NL Rookie of the Year
Oscar Taveras battled injuries again in 2013 and never received an at-bat at the major league level. I was counting on a Carlos Beltran injury or an underperforming Jon Jay being benched in favor of Taveras in center field, but it never happened. Instead, the National League was overtaken by a plethora of superstar rookies, highlighted by Yasiel Puig, Jose Fernandez, Julio Teheran, Shelby Miller, Hyun-Jin Ryu, and Matt Adams. While I chose Fernandez for my NL ROY winner, several of these players are worth of consideration, and if the NL keeps getting talent like this every year, they’ll be seeing a lot of home-field advantage opportunities in upcoming World Series’.
NL Manager of the Year
I went with a laughable Bud Black, thinking that mediocrity and solid contributions from a lot of guys with average skills would be good enough to help the Padres be competitive, at least above .500, which would make Black a viable candidate for the award. After all, the NL West had the Dodgers and not a whole lot else this season. The Friars were 76-86, 16 games back of Los Angeles, and third in the NL West. I ultimately gave my postseason award to Clint Hurdle for helping the Pirates have a winning record, but Mike Matheny and Don Mattingly were also reasonable candidates.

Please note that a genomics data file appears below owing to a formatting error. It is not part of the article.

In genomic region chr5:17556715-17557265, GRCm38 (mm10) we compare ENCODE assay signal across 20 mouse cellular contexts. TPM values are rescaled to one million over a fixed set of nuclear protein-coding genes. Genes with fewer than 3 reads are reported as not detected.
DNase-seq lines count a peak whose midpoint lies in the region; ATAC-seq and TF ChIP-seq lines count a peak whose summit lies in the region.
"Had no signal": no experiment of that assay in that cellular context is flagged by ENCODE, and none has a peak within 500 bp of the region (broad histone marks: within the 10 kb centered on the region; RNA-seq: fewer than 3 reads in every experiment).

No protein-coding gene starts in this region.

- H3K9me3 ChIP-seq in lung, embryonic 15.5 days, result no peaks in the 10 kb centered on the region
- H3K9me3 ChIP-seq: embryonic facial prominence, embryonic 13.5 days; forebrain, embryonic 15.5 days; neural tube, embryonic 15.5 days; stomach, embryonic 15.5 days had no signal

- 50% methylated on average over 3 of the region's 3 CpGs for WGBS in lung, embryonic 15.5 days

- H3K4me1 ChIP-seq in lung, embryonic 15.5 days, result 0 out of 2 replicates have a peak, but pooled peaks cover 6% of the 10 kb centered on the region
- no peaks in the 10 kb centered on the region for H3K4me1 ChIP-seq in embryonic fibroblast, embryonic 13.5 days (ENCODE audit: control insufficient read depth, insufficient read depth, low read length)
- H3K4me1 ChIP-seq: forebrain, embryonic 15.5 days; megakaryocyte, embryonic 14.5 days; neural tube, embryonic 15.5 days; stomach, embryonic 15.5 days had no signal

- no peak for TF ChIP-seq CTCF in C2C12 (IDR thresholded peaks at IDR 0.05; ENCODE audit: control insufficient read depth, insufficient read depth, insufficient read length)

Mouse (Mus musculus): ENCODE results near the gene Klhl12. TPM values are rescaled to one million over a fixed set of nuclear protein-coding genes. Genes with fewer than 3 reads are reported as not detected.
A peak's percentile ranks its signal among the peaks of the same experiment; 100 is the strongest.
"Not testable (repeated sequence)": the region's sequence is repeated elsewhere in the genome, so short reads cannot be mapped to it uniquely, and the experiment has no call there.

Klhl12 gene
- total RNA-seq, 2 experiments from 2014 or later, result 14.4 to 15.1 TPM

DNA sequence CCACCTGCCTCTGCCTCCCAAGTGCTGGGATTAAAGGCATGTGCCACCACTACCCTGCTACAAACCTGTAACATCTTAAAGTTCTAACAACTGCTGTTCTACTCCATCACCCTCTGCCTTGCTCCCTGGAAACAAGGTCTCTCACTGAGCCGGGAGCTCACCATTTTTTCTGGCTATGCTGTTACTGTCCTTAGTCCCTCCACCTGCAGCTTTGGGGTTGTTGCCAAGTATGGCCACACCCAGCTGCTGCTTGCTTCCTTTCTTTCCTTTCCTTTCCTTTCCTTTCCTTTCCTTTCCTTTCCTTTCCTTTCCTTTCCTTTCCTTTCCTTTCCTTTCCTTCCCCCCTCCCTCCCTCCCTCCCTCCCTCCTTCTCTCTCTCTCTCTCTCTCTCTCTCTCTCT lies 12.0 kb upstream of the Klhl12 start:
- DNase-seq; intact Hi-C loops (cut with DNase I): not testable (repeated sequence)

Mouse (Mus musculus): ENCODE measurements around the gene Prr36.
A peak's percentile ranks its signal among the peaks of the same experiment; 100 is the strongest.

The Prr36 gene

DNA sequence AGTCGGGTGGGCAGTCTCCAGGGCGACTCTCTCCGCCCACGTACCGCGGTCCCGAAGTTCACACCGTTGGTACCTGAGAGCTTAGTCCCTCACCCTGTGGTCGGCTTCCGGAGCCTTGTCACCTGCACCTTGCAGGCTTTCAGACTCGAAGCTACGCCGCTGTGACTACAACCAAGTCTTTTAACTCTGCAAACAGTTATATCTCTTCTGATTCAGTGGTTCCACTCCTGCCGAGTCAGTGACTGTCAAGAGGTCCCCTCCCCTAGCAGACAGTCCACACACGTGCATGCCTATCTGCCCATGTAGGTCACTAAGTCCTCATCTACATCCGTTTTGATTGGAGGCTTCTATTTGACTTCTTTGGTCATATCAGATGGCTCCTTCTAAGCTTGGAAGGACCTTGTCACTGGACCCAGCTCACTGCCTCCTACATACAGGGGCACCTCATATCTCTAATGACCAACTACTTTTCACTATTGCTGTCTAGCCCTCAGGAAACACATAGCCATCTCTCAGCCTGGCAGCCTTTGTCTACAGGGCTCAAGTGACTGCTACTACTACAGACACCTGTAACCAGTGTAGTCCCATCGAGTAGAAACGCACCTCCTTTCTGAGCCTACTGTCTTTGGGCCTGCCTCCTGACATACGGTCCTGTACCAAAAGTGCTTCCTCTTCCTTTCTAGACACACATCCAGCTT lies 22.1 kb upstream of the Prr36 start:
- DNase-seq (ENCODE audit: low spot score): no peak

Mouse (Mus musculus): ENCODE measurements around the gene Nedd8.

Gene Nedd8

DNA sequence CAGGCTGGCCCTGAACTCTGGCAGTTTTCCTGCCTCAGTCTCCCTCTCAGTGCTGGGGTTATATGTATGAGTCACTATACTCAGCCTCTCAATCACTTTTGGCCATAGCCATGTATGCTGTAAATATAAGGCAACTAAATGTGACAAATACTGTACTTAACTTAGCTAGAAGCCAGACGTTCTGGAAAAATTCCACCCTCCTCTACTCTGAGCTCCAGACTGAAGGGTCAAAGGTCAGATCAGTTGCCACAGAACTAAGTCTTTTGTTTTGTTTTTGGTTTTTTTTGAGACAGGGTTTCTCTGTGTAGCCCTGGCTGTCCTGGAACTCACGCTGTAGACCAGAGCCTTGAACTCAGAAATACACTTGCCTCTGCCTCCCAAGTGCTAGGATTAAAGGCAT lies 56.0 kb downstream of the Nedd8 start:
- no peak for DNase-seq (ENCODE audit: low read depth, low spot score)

Beyond the Awards: Several Laughs Due to My “Bold Predictions”
Original in italics – reaction in bold
- Bryce Harper will hit over 30 home runs in 2013, while posting an OPS near .940. —-NO. Not even close.
- Mike Trout won’t hit 30 home runs again, but he will steal 50 bases. —- 27 HR and 33 SB. NOPE!
- Jose Reyes will stay healthy, even while playing on turf, and terrorize the AL East while stealing over 50 bases. —93 games, 15 SB…FAIL! NEVER COUNT ON REYES!
- Ike Davis will hit over 40 home runs after hitting 32 in 2012 while hitting just .227. —- just 9 HR while hitting .207. Ouch.